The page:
Going back 124 years ago in 1896, the U.S. Presidential election was held November 3rd just like this year’s election date. I have a newspaper dated October 3, 1896, “The Blackfoot News.” It was published by Percy Jones. It is interesting to read what Mr. Jones published 124 years ago during the presidential election of 1896.

Jones was very much in favor of William Jennings Bryan, one of the presidential candidates. He wrote about Bryan’s speeches and campaign talks. Mr. Jones also published Governor W.J. McConnell’s election proclamation which follows.

In addition, Jones published an address by C.A. Walsh, who was a member and the secretary of the Democratic National Committee. His address was given at Boise September 25, 1896, and was given to voters of the Democratic Party. He told of Senator Dubois leaving the Democratic Party and joining the Silver Republicans. Walsh’s address also follows.



It is ordained by law that a general election be held throughout the state on the 3rd day of November next, for the selection of state, district and precinct officers.

Now therefore I proclaim and direct a general election be held at the established voting places within this state on the 3rd of November, 1896 for the following officers:

Three Presidential Electors

One Representative to Congress

State Officers — Governor, Lieutenant Governor, Secretary of State, Attorney General, State Auditor, Sate Treasure and Superintendent of Public Instruction, Mine Inspector, Justice of the Supreme Court.

Legislative Offices — the County of Bingham shall elect one Senator, two Representatives.

There shall be elected in each county of the State, a Sheriff, Treasurer, Probate Judge, Assessor, Coroner, Surveyor, three County Commissioner, each one of who shall be an elector of the district he represents and two Justices of the Peace and Constable in each precinct.

The proposed amendment to the Constitution of the State, providing for the separation of the offices of Probate Judge and County Superintendent of Public Instruction will be submitted to the elects; also the question as to whether Section Eighteen of Article Five of the Constitution of the State of Idaho be so amended as to extend to women the equal right of suffrage; also the question as to whether Section Eighteen of Article Five of the Constitution of the State of Idaho be so amended as to abolish the office of the District and create the office of County Attorney.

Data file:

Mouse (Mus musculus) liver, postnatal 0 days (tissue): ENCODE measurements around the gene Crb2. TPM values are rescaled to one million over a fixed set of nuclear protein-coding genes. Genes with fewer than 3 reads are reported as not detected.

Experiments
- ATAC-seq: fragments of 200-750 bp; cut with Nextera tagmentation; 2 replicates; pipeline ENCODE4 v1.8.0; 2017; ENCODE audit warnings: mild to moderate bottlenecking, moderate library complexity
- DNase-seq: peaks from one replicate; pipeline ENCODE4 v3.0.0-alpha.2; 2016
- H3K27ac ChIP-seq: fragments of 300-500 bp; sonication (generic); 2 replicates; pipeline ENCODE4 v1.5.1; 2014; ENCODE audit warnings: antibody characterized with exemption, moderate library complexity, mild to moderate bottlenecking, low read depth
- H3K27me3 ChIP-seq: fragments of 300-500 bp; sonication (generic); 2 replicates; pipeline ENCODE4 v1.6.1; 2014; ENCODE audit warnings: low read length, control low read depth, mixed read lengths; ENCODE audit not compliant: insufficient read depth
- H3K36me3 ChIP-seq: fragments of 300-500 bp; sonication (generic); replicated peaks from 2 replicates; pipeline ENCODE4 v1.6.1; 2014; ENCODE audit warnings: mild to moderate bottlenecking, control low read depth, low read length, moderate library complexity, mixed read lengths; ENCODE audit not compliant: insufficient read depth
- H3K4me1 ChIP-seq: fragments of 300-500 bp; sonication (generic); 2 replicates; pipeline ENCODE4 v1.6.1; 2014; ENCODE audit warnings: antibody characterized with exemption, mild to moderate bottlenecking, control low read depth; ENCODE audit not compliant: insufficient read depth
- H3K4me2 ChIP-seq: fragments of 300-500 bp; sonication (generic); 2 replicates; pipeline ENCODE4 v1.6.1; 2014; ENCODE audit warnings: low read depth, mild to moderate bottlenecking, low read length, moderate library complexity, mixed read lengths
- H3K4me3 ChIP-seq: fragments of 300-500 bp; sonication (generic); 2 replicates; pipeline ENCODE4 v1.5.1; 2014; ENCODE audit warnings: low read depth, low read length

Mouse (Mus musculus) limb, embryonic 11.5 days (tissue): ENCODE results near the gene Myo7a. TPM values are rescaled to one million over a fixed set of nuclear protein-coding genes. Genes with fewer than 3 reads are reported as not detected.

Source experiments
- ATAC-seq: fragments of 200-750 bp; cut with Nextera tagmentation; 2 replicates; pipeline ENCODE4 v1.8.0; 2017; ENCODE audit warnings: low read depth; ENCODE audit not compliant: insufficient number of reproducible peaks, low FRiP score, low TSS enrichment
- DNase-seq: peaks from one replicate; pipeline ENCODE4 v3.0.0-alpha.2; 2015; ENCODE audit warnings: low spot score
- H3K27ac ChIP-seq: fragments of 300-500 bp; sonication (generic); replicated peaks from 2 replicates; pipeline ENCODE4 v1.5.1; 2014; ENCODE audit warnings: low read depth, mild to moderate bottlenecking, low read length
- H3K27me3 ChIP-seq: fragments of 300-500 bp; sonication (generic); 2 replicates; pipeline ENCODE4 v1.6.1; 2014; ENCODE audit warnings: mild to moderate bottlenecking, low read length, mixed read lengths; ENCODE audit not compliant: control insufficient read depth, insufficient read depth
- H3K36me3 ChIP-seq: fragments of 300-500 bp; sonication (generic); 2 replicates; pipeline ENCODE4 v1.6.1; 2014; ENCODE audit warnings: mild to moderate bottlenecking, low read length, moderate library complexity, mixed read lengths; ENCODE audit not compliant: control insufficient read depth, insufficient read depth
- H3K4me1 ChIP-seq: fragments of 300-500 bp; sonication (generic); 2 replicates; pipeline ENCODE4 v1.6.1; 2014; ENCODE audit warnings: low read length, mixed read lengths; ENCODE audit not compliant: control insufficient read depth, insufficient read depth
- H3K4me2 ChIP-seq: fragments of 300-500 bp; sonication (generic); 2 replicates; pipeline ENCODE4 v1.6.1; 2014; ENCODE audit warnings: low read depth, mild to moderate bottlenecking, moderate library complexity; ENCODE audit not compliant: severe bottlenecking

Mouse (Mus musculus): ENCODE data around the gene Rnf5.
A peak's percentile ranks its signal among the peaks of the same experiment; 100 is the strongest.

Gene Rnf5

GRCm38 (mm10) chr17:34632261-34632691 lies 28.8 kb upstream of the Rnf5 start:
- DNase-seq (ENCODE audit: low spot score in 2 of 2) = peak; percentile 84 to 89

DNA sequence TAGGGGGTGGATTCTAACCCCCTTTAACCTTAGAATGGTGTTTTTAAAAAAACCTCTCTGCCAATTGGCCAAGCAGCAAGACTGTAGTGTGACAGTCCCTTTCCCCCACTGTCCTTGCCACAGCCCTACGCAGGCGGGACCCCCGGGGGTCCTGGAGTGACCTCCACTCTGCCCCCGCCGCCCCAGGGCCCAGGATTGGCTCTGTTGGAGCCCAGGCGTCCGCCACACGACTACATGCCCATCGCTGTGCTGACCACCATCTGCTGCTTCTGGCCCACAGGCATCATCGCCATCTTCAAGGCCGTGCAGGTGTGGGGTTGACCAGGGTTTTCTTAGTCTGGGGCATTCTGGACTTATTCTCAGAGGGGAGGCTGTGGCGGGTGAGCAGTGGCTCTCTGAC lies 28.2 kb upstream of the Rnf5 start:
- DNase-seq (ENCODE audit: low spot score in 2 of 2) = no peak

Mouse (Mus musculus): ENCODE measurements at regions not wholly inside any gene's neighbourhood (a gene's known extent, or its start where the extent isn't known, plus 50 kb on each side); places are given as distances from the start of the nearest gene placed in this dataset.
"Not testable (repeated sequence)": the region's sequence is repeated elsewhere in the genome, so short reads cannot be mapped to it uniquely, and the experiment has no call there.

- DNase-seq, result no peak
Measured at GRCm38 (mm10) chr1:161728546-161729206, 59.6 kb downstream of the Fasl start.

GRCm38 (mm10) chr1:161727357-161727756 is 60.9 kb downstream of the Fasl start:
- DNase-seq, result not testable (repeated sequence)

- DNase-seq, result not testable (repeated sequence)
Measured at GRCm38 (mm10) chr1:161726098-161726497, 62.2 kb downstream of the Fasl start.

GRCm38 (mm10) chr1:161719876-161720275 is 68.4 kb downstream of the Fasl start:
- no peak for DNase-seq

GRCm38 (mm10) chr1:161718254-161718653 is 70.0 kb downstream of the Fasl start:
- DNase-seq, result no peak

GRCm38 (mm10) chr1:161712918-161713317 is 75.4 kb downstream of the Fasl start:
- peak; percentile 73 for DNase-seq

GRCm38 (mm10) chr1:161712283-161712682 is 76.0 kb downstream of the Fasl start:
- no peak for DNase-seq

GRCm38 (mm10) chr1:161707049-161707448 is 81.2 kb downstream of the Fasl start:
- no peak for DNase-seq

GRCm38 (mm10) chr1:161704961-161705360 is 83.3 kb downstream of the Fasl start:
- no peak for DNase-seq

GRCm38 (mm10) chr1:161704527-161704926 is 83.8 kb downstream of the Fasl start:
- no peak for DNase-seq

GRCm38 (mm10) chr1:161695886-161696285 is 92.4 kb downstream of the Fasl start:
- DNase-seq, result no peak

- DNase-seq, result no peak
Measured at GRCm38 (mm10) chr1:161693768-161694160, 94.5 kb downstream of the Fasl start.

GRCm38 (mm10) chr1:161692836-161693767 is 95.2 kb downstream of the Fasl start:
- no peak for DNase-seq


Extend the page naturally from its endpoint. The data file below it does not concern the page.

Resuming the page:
In witness whereof, I have hereunto set my hand and caused to be affixed the great seal of the State. Done at the city of Boise, the capital of Idaho, this 18th day of September, A.D., 1896 and the Independence of the United States of America the one hundred and twenty-first.

[Seal] W.J. Mconnell


Attest: I.W. Garrett, Sec. of State.

Secretary Walsh’s Address

Boise, Ida. Sept. 25, 1896.

“To the Democratic voters of Idaho:

The conspicuous service of Senator Dubois of your state to the cause of silver has made him one of the central figures in the great fight for bimetalism now being waged in the United States.

To the action of Silver Republicans in their ever persistent effort to force the free silver issue to the front in national affairs; to their bold, patriotic stand in St. Louis when the national Republican convention endorsed the single gold standard, is to be attributed largely the issue between the single and double standard now being waged throughout the country.

Senator Dubois was a recognized leader in all of these great movements. He severed his connection with his own party for patriotic reason and to advocate the cause which you have so deeply at heart. A combination of Democrats against him in his own state cannot be justified upon any ground. The return of Senator Teller and Senator Dubois to the Senate is essential in this fight for silver.